International Monetary Fund lending to Greece has already blown away any previous borrowing records based on country contributions to the world’s last-chance bank.
That fact, along with the increasing likelihood the IMF will lend the failed economy even more cash and hasn’t required talks with private creditors, is underscoring concerns by emerging markets that the fund favors rich countries and may further undermine the bank’s perceived legitimacy.
The IMF says the extraordinary lending is not just to save Greece, but the world economy. “Our programs are designed to of course support an individual country so that they can restore financial stability, but the goal is to support the global international system,” said fund spokeswoman Caroline Atkinson.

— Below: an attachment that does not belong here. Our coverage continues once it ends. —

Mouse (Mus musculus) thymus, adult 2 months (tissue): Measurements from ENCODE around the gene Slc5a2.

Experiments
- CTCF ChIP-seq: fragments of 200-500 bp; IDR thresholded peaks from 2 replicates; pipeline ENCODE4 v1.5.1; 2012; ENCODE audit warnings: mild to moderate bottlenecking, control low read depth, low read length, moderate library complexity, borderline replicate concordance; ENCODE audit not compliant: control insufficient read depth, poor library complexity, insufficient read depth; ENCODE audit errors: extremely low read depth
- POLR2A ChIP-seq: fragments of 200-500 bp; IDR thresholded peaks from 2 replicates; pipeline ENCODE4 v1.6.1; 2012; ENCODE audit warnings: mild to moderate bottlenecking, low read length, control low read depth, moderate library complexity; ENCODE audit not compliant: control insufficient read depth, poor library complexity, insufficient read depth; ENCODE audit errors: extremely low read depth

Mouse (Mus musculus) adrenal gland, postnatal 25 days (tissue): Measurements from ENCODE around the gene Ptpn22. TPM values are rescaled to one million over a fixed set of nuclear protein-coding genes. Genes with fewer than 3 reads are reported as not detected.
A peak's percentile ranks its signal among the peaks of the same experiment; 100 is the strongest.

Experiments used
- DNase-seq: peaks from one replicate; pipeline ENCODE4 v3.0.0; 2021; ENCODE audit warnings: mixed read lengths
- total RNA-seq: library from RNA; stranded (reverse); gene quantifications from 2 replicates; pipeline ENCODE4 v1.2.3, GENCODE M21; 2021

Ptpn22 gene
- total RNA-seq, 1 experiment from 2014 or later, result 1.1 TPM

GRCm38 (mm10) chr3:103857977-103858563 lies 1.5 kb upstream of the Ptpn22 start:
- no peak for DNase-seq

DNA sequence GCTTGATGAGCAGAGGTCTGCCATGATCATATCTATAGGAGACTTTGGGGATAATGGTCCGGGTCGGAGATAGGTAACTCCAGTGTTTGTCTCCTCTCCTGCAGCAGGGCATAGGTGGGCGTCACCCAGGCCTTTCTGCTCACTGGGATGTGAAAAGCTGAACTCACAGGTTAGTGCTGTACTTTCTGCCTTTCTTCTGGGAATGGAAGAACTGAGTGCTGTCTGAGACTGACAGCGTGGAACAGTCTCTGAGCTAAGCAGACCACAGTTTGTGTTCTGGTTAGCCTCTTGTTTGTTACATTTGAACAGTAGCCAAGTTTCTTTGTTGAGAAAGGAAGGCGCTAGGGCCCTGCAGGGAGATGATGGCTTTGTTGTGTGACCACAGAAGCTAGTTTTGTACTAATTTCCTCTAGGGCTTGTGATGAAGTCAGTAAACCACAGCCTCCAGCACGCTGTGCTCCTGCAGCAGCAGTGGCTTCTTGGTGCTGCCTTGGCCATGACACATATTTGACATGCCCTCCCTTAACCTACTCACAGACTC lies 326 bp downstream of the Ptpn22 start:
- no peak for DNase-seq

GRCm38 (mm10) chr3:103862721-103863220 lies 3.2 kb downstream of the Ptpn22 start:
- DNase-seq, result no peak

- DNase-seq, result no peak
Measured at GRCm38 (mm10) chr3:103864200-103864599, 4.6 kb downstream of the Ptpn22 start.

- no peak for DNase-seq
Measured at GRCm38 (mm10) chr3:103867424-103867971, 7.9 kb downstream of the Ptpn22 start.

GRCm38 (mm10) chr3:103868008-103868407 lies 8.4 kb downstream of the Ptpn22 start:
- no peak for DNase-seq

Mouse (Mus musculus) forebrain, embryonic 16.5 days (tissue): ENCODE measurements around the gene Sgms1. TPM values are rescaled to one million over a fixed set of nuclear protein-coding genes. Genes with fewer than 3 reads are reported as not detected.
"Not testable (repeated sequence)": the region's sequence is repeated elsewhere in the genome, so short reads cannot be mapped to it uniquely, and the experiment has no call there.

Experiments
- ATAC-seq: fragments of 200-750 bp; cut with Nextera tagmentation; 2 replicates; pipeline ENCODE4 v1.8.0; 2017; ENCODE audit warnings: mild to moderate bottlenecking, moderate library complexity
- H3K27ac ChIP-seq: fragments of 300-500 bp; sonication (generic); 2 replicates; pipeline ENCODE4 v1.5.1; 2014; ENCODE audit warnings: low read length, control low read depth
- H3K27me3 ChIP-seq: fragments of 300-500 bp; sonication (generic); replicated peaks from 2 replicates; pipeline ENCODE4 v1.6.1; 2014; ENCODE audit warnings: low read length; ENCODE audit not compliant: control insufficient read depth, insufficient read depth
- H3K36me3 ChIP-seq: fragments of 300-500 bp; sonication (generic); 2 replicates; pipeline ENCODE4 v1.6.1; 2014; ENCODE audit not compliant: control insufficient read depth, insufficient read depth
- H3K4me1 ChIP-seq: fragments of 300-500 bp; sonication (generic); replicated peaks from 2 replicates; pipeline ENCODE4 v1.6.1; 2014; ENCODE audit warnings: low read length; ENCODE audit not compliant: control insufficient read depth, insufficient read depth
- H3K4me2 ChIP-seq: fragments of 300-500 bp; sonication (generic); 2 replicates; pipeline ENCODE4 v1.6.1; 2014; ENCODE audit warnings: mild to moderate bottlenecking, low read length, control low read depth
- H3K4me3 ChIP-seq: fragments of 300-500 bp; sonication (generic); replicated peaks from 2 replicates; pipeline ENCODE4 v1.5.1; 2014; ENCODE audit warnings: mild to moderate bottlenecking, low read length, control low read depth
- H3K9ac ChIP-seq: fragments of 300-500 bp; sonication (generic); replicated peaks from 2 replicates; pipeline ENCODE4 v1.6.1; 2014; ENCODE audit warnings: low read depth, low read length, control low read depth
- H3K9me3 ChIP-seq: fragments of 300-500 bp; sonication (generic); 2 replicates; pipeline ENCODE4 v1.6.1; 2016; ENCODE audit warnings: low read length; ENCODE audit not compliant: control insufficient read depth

IMF officials say the risk of European contagion is ring-fenced. But economists say the sheer size of the loan compared to Greece’s contribution to the fund, called its quota, indicates how scared the IMF is about Greece’s failure affecting the euro zone.
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